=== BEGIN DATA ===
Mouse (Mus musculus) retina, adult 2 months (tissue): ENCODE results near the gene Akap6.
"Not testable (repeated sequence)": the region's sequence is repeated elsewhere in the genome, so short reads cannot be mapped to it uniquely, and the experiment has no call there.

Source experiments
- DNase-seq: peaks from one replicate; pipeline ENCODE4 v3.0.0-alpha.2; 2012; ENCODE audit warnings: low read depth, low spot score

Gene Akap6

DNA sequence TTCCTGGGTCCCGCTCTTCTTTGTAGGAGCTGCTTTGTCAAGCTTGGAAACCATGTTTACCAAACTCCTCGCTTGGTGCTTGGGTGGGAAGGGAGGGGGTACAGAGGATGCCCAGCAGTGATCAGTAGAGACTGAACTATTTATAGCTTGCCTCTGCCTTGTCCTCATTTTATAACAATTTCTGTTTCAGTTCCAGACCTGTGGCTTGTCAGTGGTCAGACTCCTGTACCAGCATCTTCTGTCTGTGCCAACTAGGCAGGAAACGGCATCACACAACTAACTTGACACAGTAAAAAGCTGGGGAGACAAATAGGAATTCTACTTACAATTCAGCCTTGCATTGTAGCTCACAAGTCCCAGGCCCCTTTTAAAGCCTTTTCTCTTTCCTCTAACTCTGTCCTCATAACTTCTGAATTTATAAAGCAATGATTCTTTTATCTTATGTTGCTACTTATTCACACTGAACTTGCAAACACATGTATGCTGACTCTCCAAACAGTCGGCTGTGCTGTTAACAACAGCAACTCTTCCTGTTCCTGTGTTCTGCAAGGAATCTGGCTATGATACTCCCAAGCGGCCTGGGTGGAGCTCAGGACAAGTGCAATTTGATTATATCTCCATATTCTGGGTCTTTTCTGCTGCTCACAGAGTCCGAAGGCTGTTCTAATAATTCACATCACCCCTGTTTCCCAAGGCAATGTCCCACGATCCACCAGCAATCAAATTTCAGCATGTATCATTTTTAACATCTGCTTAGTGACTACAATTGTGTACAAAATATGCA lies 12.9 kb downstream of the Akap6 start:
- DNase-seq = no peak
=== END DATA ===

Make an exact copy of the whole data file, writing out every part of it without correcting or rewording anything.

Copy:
Mouse (Mus musculus) retina, adult 2 months (tissue): ENCODE results near the gene Akap6.
"Not testable (repeated sequence)": the region's sequence is repeated elsewhere in the genome, so short reads cannot be mapped to it uniquely, and the experiment has no call there.

Source experiments
- DNase-seq: peaks from one replicate; pipeline ENCODE4 v3.0.0-alpha.2; 2012; ENCODE audit warnings: low read depth, low spot score

Gene Akap6

DNA sequence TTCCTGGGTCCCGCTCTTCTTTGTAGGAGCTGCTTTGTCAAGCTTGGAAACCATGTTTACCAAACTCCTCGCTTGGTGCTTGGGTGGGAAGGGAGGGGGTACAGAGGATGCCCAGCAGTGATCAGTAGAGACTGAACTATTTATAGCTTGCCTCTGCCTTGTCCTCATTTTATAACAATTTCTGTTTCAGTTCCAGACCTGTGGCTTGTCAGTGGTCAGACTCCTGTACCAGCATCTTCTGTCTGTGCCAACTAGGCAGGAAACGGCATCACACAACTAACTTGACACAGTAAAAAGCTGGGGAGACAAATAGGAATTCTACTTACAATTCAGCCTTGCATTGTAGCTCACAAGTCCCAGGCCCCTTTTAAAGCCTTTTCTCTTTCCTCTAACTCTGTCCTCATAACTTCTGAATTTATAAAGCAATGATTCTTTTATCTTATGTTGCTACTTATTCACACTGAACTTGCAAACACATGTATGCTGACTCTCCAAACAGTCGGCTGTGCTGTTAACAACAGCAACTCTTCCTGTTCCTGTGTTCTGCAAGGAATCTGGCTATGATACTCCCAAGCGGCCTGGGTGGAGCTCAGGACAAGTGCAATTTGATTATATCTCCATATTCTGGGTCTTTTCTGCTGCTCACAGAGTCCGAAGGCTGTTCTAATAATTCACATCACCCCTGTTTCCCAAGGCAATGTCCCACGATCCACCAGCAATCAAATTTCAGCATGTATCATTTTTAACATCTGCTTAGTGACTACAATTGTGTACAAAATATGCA lies 12.9 kb downstream of the Akap6 start:
- DNase-seq = no peak